Multiplying starts with dividing – subdividing the flock so you have two where there was one.  Multiplying flocks is the accumulative effect of subdividing repeatedly as  a church and its offshoots grow, together with planting new congregations. Research has shown that smaller churches tend to grow faster than big ones. A big church can do things a small church can’t do so there is room for both. But as a church gets larger its percentage growth rate goes down because more and more resources are sucked into internal communication and maintenance. A large church has all the same problems as a small church but on a proportionately larger scale. Members of a large church tend to feel less needed and involved than those in a small church. Large congregations attract people who want to keep a low profile and not be noticed. Smaller churches tend to maintain a larger percentage involvement of their membership and can often be more flexible in adapting their activities for individuals. If a congregation of 20 adds one new member every other year it may seem insignificant, but it is the equivalent of a church of 200 adding 5 people a year or a church of 2,000 adding 100 a year.

Multiplying congregations might mean holding more than one Sunday service, planting out new churches in neighbouring areas, multiplying small groups or running courses (for example Alpha or catechism or leadership training).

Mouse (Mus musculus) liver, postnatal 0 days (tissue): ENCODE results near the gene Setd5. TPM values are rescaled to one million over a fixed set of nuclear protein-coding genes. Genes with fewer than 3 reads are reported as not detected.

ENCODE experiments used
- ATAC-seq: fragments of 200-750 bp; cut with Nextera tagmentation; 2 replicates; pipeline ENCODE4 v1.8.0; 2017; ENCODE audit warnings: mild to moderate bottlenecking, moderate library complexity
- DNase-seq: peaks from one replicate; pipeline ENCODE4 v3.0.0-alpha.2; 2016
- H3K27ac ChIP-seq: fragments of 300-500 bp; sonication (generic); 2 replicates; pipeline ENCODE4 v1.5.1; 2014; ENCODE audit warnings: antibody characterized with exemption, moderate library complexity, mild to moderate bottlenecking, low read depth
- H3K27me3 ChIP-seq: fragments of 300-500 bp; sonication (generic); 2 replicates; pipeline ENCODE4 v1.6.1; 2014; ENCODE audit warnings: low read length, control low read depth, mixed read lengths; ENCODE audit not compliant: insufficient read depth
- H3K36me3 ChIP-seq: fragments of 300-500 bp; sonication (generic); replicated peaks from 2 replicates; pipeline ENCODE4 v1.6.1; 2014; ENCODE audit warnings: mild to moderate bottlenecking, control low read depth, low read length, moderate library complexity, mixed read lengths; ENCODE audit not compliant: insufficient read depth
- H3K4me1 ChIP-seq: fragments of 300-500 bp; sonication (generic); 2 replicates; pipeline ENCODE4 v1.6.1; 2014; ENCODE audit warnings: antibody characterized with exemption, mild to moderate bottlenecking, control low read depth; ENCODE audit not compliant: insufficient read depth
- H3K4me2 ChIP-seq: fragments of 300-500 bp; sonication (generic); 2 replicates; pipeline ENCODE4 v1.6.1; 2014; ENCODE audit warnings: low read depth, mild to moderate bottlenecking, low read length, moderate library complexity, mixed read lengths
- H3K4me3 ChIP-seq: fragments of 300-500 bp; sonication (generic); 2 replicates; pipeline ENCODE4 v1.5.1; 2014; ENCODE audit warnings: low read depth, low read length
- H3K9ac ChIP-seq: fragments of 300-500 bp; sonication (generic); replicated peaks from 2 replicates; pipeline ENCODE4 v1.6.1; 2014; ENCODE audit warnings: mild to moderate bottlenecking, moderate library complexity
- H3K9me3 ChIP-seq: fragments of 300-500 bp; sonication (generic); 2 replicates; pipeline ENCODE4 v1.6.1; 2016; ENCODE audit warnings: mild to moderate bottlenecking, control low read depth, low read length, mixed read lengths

Satiation point

A church that does not make these changes will quickly reach a satiation point where it cannot effectively care for and nurture any more people. An early sign of this will be people leaving to join another church. The reasons they give for leaving will be various but the real reason is that they are not feeling nurtured  or involved.

If a church has reached satiation point it can still add new members but it will rapidly  compensate by shedding a similar number of existing members. In a church that is at satiation point, evangelistic intiatives simply result in a faster throughput of members rather than an increase in number.

 With a smaller flock, the “sheep” can also have helping relationships with each other, as well as from the shepherd but again, the more of them there are, the more diluted and distant their relationships tend to become. Size affects not only the relationship between leader and led but that between the members of a congregation. In a smaller flock, the “sheep” can have positive, caring relationships with each other, as well as with the shepherd but again, the more of them there are, the more diluted and distant their relationships tend to become.

Nurturing leaders